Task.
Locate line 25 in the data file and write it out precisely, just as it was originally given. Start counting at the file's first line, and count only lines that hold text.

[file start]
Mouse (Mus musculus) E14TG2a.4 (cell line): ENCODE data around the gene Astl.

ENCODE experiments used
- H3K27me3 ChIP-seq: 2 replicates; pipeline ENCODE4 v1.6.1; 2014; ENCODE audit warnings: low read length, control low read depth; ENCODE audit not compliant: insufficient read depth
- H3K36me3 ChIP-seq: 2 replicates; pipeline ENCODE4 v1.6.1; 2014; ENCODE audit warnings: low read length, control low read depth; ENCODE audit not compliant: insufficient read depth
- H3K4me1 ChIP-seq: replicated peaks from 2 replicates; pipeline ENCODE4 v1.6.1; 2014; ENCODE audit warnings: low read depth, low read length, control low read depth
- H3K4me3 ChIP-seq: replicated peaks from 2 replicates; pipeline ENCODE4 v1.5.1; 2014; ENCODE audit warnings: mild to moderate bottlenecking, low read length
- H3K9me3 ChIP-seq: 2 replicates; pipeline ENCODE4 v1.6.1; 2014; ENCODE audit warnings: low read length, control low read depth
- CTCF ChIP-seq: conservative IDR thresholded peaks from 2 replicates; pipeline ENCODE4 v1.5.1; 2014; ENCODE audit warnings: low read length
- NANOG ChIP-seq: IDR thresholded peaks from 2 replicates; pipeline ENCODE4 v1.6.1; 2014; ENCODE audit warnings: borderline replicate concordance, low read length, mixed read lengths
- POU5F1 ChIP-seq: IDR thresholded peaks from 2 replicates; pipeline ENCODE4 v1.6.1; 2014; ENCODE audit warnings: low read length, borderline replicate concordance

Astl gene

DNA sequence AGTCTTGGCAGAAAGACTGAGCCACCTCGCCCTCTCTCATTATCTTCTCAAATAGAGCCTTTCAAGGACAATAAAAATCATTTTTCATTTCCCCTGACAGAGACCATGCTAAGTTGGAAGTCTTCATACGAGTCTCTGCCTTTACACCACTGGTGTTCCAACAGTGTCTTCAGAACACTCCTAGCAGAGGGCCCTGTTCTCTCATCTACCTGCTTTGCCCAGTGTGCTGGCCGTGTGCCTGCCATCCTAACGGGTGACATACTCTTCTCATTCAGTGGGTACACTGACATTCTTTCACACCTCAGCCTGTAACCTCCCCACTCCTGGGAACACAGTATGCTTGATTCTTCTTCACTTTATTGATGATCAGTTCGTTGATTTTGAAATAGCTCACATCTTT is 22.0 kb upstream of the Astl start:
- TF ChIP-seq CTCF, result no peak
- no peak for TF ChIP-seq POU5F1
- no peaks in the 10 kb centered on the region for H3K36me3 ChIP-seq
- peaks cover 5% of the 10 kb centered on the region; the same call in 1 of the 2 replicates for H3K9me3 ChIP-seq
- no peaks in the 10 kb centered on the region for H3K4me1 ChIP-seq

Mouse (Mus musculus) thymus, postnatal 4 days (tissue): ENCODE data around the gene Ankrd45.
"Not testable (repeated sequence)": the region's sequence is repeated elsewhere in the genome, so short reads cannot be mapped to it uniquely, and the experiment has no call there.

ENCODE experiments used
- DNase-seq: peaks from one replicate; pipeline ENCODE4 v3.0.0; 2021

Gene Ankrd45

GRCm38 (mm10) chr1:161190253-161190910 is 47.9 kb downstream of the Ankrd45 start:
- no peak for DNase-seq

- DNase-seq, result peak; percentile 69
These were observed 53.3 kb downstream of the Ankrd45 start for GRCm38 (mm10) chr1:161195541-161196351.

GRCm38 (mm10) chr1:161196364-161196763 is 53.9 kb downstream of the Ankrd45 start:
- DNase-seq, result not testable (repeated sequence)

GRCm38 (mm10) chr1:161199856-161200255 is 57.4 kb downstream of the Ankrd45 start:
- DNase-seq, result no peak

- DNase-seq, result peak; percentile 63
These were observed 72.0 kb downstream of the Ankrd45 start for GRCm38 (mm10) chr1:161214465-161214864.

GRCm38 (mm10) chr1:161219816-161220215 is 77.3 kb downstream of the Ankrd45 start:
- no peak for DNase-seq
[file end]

- DNase-seq, result peak; percentile 69